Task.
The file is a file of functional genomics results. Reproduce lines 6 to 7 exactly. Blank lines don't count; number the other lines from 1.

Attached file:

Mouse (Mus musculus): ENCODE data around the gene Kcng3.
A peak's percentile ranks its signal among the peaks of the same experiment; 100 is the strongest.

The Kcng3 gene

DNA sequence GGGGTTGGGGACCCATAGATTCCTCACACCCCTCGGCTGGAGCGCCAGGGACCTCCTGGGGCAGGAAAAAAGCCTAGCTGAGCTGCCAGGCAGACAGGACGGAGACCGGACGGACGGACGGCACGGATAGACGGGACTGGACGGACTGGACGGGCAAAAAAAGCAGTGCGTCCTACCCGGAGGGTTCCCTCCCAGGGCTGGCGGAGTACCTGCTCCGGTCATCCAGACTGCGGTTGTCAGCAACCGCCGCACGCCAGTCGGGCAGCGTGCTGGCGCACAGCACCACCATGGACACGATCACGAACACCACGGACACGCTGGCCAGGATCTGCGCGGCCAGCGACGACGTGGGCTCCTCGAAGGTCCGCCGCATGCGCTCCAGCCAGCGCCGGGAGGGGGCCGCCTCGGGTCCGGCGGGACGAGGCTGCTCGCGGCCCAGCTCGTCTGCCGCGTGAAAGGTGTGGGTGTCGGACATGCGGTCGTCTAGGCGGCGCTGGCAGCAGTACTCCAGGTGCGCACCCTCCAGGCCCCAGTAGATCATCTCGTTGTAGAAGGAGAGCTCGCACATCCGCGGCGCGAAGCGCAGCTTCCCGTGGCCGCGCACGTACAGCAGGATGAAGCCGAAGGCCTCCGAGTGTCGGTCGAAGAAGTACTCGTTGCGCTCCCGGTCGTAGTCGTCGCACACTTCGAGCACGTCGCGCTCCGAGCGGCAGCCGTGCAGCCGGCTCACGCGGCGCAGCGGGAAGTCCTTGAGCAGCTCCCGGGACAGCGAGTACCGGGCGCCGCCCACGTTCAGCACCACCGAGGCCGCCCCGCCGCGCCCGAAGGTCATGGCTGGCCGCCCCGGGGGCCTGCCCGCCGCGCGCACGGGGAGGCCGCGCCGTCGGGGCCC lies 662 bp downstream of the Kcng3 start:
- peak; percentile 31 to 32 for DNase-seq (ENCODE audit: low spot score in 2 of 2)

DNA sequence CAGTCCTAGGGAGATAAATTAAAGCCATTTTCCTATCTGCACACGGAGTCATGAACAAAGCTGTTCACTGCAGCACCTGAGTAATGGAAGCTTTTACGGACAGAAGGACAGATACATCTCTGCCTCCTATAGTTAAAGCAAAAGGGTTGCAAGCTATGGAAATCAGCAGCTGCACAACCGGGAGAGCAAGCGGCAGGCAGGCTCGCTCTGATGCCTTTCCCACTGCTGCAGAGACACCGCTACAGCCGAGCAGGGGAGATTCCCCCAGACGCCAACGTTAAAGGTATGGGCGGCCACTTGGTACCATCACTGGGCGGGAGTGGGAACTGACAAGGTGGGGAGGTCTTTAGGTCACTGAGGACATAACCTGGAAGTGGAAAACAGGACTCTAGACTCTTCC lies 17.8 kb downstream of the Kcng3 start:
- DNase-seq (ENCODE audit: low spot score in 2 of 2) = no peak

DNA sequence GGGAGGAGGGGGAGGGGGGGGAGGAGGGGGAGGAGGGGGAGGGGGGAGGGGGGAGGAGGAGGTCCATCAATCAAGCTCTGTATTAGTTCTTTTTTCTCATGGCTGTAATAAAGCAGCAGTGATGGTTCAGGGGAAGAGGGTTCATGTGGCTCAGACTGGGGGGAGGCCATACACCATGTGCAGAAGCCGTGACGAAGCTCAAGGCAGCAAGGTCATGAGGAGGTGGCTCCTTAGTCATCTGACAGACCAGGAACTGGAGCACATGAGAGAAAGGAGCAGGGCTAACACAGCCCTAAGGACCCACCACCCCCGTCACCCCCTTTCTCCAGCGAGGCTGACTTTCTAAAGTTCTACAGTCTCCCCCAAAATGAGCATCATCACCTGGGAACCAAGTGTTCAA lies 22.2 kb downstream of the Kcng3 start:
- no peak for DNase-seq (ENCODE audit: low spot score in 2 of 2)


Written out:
DNA sequence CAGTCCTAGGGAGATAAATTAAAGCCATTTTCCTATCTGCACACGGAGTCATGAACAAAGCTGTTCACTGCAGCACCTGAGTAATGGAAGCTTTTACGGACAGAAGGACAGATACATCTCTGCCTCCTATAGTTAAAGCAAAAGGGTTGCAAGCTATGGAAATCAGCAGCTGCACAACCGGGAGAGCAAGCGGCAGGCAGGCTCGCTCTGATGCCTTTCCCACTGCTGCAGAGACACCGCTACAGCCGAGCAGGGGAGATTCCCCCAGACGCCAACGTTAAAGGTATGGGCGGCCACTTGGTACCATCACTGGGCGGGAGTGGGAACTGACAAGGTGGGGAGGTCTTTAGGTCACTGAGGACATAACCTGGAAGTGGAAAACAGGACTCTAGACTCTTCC lies 17.8 kb downstream of the Kcng3 start:
- DNase-seq (ENCODE audit: low spot score in 2 of 2) = no peak